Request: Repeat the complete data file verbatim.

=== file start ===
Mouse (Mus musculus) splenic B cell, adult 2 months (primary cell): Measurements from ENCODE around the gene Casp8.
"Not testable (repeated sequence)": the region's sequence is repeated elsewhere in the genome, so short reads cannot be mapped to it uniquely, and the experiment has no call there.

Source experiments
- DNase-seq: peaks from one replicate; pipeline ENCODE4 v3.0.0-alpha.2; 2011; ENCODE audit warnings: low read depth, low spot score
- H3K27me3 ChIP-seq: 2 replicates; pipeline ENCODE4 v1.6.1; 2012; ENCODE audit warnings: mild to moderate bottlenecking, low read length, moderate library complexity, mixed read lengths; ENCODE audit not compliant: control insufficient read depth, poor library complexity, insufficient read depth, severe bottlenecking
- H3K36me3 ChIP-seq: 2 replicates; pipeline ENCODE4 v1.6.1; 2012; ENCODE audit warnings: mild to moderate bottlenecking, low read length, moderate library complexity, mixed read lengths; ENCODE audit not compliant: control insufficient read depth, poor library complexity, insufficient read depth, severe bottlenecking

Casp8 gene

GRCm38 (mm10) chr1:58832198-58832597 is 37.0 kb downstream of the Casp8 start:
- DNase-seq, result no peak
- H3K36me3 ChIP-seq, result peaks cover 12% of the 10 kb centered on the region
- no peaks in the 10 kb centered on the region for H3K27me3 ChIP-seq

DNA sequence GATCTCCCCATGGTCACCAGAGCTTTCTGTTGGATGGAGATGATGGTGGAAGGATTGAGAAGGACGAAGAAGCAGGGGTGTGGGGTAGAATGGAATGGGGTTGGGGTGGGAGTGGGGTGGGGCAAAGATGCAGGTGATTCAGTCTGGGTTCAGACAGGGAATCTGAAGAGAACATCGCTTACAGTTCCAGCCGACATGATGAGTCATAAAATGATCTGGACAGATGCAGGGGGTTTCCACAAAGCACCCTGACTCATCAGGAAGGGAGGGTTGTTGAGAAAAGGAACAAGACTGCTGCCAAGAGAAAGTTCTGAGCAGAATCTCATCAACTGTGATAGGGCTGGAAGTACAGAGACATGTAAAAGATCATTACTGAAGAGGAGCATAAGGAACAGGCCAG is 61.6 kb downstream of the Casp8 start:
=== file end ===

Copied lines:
Mouse (Mus musculus) splenic B cell, adult 2 months (primary cell): Measurements from ENCODE around the gene Casp8.
"Not testable (repeated sequence)": the region's sequence is repeated elsewhere in the genome, so short reads cannot be mapped to it uniquely, and the experiment has no call there.

Source experiments
- DNase-seq: peaks from one replicate; pipeline ENCODE4 v3.0.0-alpha.2; 2011; ENCODE audit warnings: low read depth, low spot score
- H3K27me3 ChIP-seq: 2 replicates; pipeline ENCODE4 v1.6.1; 2012; ENCODE audit warnings: mild to moderate bottlenecking, low read length, moderate library complexity, mixed read lengths; ENCODE audit not compliant: control insufficient read depth, poor library complexity, insufficient read depth, severe bottlenecking
- H3K36me3 ChIP-seq: 2 replicates; pipeline ENCODE4 v1.6.1; 2012; ENCODE audit warnings: mild to moderate bottlenecking, low read length, moderate library complexity, mixed read lengths; ENCODE audit not compliant: control insufficient read depth, poor library complexity, insufficient read depth, severe bottlenecking

Casp8 gene

GRCm38 (mm10) chr1:58832198-58832597 is 37.0 kb downstream of the Casp8 start:
- DNase-seq, result no peak
- H3K36me3 ChIP-seq, result peaks cover 12% of the 10 kb centered on the region
- no peaks in the 10 kb centered on the region for H3K27me3 ChIP-seq

DNA sequence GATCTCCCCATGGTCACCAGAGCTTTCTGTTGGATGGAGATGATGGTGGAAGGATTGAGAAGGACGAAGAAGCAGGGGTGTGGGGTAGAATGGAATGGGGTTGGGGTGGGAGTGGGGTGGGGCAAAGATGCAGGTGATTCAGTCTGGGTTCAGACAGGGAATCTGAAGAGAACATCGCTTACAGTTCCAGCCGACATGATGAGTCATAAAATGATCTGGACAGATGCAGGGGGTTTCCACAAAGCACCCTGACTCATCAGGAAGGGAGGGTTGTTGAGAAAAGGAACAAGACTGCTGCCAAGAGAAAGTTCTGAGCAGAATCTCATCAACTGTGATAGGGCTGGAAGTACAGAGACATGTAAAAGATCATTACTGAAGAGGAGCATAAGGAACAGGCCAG is 61.6 kb downstream of the Casp8 start: